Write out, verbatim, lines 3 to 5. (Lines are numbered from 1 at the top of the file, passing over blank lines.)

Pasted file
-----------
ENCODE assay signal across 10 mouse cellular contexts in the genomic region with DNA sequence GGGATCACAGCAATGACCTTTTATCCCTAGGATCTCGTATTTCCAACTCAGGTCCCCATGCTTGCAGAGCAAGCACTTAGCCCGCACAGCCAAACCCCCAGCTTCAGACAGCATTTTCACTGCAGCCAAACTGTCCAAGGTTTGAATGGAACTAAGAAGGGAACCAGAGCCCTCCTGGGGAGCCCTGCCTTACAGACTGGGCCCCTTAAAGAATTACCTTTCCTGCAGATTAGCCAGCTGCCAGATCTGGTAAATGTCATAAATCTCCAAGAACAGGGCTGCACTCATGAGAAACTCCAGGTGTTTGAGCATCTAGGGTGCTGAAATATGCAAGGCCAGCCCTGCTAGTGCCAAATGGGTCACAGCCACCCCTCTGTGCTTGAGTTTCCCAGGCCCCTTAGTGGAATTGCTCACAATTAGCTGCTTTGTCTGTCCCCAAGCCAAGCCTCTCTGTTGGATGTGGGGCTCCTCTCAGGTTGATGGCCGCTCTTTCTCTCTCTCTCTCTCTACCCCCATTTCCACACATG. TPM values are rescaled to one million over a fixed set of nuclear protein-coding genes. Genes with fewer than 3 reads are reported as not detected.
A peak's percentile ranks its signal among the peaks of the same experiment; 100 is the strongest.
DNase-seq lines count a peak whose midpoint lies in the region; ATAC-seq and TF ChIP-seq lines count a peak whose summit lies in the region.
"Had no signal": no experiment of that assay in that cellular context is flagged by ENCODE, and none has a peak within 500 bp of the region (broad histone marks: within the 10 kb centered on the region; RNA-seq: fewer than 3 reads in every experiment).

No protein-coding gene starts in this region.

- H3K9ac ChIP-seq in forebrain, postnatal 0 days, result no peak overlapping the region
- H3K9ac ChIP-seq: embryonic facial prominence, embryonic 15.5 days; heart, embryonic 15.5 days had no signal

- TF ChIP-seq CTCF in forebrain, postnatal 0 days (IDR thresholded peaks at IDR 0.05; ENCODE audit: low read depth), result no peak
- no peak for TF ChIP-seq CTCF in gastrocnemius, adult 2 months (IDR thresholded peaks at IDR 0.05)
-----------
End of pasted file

DNase-seq lines count a peak whose midpoint lies in the region; ATAC-seq and TF ChIP-seq lines count a peak whose summit lies in the region.
"Had no signal": no experiment of that assay in that cellular context is flagged by ENCODE, and none has a peak within 500 bp of the region (broad histone marks: within the 10 kb centered on the region; RNA-seq: fewer than 3 reads in every experiment).

No protein-coding gene starts in this region.